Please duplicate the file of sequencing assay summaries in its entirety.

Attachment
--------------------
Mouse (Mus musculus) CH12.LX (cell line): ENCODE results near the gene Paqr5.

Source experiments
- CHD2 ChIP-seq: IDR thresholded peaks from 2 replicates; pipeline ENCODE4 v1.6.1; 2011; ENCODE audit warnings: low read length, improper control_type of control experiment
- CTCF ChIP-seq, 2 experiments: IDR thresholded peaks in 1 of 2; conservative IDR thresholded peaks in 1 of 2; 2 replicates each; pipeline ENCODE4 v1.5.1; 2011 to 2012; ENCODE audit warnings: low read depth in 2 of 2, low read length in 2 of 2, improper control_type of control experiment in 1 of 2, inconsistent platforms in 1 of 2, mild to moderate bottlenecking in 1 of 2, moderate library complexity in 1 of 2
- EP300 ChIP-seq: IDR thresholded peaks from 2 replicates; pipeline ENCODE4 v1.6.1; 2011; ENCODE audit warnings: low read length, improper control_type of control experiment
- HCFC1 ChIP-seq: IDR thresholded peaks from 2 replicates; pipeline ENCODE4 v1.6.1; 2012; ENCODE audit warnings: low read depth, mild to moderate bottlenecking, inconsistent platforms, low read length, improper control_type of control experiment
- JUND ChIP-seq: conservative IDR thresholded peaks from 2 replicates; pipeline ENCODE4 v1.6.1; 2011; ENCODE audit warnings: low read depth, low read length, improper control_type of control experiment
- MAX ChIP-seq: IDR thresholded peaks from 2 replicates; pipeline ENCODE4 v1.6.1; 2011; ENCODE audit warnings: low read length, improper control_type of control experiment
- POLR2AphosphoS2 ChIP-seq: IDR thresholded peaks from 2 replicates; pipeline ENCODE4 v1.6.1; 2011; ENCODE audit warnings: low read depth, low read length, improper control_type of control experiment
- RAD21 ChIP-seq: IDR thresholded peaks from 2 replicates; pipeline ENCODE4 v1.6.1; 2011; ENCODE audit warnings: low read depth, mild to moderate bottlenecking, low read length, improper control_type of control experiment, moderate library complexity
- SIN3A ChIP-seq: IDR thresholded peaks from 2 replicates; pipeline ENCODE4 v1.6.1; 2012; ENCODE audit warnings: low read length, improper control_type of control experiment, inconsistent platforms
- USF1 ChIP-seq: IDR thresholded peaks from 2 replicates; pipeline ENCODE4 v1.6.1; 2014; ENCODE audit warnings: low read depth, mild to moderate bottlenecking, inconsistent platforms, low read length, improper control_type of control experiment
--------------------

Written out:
Mouse (Mus musculus) CH12.LX (cell line): ENCODE results near the gene Paqr5.

Source experiments
- CHD2 ChIP-seq: IDR thresholded peaks from 2 replicates; pipeline ENCODE4 v1.6.1; 2011; ENCODE audit warnings: low read length, improper control_type of control experiment
- CTCF ChIP-seq, 2 experiments: IDR thresholded peaks in 1 of 2; conservative IDR thresholded peaks in 1 of 2; 2 replicates each; pipeline ENCODE4 v1.5.1; 2011 to 2012; ENCODE audit warnings: low read depth in 2 of 2, low read length in 2 of 2, improper control_type of control experiment in 1 of 2, inconsistent platforms in 1 of 2, mild to moderate bottlenecking in 1 of 2, moderate library complexity in 1 of 2
- EP300 ChIP-seq: IDR thresholded peaks from 2 replicates; pipeline ENCODE4 v1.6.1; 2011; ENCODE audit warnings: low read length, improper control_type of control experiment
- HCFC1 ChIP-seq: IDR thresholded peaks from 2 replicates; pipeline ENCODE4 v1.6.1; 2012; ENCODE audit warnings: low read depth, mild to moderate bottlenecking, inconsistent platforms, low read length, improper control_type of control experiment
- JUND ChIP-seq: conservative IDR thresholded peaks from 2 replicates; pipeline ENCODE4 v1.6.1; 2011; ENCODE audit warnings: low read depth, low read length, improper control_type of control experiment
- MAX ChIP-seq: IDR thresholded peaks from 2 replicates; pipeline ENCODE4 v1.6.1; 2011; ENCODE audit warnings: low read length, improper control_type of control experiment
- POLR2AphosphoS2 ChIP-seq: IDR thresholded peaks from 2 replicates; pipeline ENCODE4 v1.6.1; 2011; ENCODE audit warnings: low read depth, low read length, improper control_type of control experiment
- RAD21 ChIP-seq: IDR thresholded peaks from 2 replicates; pipeline ENCODE4 v1.6.1; 2011; ENCODE audit warnings: low read depth, mild to moderate bottlenecking, low read length, improper control_type of control experiment, moderate library complexity
- SIN3A ChIP-seq: IDR thresholded peaks from 2 replicates; pipeline ENCODE4 v1.6.1; 2012; ENCODE audit warnings: low read length, improper control_type of control experiment, inconsistent platforms
- USF1 ChIP-seq: IDR thresholded peaks from 2 replicates; pipeline ENCODE4 v1.6.1; 2014; ENCODE audit warnings: low read depth, mild to moderate bottlenecking, inconsistent platforms, low read length, improper control_type of control experiment